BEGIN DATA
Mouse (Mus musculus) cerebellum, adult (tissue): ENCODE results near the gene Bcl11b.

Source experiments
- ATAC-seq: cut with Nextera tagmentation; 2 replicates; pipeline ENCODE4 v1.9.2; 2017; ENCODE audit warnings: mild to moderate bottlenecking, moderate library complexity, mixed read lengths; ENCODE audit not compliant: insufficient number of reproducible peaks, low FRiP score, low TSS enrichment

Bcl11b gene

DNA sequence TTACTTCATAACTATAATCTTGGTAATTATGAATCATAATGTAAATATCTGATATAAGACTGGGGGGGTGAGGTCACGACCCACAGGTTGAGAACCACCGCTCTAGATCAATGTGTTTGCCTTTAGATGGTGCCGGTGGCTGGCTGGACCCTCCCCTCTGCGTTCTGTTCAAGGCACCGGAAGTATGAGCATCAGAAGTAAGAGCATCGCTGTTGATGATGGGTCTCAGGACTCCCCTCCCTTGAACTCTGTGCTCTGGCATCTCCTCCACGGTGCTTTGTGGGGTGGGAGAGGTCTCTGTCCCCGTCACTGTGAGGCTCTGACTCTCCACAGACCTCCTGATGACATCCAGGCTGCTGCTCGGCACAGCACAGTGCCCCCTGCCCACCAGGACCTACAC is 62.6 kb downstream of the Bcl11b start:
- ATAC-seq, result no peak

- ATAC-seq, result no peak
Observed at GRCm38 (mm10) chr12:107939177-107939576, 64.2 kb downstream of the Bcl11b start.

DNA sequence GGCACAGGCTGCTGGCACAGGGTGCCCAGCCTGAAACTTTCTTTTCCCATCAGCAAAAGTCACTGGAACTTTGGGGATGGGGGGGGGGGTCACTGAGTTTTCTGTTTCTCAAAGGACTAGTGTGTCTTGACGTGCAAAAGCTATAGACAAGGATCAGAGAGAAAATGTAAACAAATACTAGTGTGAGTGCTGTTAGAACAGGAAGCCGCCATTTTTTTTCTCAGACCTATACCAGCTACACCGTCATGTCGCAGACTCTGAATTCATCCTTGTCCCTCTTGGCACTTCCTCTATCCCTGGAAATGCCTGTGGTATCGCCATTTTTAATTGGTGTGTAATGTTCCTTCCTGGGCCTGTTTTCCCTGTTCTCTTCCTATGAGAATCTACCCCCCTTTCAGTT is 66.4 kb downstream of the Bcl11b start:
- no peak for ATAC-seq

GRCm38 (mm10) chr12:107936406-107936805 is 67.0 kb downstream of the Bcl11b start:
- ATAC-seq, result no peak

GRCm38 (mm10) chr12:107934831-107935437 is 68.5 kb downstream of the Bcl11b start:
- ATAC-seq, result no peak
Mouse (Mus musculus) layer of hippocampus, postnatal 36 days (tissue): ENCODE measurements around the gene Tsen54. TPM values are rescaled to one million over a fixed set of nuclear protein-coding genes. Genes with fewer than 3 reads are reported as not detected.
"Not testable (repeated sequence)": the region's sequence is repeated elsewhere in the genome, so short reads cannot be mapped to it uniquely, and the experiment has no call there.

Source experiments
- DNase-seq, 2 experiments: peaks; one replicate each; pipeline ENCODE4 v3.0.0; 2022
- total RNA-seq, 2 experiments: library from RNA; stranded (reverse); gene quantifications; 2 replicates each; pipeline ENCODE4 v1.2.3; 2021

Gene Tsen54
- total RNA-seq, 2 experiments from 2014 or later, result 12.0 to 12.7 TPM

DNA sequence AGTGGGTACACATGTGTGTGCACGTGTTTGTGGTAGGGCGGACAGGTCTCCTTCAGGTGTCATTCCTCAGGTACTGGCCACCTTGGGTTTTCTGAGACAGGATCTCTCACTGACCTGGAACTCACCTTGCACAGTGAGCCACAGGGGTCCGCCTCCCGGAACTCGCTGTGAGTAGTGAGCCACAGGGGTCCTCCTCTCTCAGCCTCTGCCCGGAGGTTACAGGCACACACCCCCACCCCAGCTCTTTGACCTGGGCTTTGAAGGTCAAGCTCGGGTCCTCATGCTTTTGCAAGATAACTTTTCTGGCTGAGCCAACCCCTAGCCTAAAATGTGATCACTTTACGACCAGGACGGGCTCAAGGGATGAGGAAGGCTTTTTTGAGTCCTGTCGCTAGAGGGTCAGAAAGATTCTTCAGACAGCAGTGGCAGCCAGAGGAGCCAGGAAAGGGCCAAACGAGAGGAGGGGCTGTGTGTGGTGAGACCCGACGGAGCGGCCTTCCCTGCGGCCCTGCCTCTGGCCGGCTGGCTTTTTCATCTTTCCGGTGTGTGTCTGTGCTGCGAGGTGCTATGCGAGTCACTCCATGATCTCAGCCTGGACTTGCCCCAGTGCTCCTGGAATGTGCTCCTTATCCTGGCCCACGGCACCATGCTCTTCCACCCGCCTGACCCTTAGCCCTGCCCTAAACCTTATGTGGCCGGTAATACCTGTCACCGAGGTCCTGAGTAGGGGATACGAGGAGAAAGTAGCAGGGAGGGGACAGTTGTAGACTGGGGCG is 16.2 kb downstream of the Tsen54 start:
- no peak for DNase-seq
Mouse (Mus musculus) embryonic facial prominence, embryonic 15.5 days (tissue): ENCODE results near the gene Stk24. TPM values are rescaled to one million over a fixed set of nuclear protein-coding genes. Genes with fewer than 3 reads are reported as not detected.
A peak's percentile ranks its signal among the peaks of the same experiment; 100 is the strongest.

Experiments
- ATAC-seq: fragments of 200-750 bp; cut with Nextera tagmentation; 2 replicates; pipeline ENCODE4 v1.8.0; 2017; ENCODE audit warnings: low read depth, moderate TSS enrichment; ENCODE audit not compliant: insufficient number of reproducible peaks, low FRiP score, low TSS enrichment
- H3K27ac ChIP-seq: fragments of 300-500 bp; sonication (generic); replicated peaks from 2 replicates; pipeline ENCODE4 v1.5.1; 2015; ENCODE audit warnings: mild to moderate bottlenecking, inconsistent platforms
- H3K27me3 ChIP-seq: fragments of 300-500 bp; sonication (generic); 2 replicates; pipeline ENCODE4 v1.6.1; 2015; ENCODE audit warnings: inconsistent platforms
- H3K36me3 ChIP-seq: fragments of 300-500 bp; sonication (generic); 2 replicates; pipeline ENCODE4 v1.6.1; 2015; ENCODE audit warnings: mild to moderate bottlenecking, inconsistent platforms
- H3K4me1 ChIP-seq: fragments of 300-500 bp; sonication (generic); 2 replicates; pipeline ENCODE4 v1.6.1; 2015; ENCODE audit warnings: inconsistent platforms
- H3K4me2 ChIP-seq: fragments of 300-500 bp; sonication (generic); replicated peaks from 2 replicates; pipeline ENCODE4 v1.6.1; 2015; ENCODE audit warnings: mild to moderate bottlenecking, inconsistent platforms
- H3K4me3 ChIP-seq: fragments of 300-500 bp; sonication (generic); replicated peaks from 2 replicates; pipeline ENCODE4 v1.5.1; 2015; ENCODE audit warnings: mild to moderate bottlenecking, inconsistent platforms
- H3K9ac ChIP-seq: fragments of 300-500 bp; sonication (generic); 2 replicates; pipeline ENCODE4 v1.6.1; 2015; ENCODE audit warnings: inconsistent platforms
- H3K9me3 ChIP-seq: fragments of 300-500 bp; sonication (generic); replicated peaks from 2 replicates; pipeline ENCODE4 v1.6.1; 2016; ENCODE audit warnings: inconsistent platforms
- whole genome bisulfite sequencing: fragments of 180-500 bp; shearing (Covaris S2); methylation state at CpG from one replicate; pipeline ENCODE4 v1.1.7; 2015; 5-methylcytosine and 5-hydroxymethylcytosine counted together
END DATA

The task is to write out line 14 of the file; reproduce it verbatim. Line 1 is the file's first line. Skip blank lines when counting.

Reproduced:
- ATAC-seq, result no peak